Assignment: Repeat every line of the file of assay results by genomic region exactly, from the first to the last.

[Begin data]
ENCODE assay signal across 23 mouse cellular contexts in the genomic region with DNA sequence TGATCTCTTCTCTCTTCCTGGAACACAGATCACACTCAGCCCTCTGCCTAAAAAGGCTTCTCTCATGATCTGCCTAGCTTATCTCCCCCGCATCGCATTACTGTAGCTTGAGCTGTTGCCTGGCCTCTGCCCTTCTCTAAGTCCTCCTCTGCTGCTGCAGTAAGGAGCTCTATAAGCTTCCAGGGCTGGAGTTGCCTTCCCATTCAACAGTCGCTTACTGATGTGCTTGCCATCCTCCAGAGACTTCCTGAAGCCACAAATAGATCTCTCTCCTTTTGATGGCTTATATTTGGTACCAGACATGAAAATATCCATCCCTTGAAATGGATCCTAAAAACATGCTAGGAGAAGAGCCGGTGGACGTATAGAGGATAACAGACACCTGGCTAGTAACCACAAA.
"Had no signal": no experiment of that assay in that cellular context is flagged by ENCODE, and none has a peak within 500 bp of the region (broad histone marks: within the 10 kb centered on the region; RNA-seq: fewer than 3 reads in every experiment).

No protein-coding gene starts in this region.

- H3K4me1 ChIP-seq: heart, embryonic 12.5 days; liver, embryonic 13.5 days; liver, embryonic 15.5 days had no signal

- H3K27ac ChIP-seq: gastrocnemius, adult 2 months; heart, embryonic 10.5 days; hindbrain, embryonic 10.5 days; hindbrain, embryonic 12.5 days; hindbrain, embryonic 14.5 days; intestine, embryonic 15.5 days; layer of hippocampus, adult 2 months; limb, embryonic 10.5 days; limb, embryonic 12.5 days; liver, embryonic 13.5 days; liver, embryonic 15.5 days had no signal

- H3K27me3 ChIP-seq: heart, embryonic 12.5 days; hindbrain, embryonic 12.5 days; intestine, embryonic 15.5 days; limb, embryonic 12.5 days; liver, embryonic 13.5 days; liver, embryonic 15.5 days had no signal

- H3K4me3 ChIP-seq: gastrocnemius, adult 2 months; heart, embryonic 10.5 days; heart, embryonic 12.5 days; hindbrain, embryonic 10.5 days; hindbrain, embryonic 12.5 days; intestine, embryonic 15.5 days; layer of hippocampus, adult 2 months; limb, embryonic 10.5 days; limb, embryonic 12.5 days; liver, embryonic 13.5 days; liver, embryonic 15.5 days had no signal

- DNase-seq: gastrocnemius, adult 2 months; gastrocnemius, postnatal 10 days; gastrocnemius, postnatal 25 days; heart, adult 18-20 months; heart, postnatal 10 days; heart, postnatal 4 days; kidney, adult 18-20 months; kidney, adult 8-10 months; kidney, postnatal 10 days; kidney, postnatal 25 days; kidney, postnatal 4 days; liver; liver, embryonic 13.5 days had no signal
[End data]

ENCODE assay signal across 23 mouse cellular contexts in the genomic region with DNA sequence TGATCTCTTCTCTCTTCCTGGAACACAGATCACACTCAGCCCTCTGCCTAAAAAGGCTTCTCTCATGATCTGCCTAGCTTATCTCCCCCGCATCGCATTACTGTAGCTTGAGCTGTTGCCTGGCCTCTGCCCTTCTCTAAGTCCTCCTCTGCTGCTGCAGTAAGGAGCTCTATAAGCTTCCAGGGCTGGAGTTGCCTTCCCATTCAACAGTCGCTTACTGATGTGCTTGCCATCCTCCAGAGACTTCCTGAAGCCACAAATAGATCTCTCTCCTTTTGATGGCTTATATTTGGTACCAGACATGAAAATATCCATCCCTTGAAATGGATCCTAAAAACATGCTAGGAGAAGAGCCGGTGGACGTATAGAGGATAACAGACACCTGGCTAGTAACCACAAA.
"Had no signal": no experiment of that assay in that cellular context is flagged by ENCODE, and none has a peak within 500 bp of the region (broad histone marks: within the 10 kb centered on the region; RNA-seq: fewer than 3 reads in every experiment).

No protein-coding gene starts in this region.

- H3K4me1 ChIP-seq: heart, embryonic 12.5 days; liver, embryonic 13.5 days; liver, embryonic 15.5 days had no signal

- H3K27ac ChIP-seq: gastrocnemius, adult 2 months; heart, embryonic 10.5 days; hindbrain, embryonic 10.5 days; hindbrain, embryonic 12.5 days; hindbrain, embryonic 14.5 days; intestine, embryonic 15.5 days; layer of hippocampus, adult 2 months; limb, embryonic 10.5 days; limb, embryonic 12.5 days; liver, embryonic 13.5 days; liver, embryonic 15.5 days had no signal

- H3K27me3 ChIP-seq: heart, embryonic 12.5 days; hindbrain, embryonic 12.5 days; intestine, embryonic 15.5 days; limb, embryonic 12.5 days; liver, embryonic 13.5 days; liver, embryonic 15.5 days had no signal

- H3K4me3 ChIP-seq: gastrocnemius, adult 2 months; heart, embryonic 10.5 days; heart, embryonic 12.5 days; hindbrain, embryonic 10.5 days; hindbrain, embryonic 12.5 days; intestine, embryonic 15.5 days; layer of hippocampus, adult 2 months; limb, embryonic 10.5 days; limb, embryonic 12.5 days; liver, embryonic 13.5 days; liver, embryonic 15.5 days had no signal

- DNase-seq: gastrocnemius, adult 2 months; gastrocnemius, postnatal 10 days; gastrocnemius, postnatal 25 days; heart, adult 18-20 months; heart, postnatal 10 days; heart, postnatal 4 days; kidney, adult 18-20 months; kidney, adult 8-10 months; kidney, postnatal 10 days; kidney, postnatal 25 days; kidney, postnatal 4 days; liver; liver, embryonic 13.5 days had no signal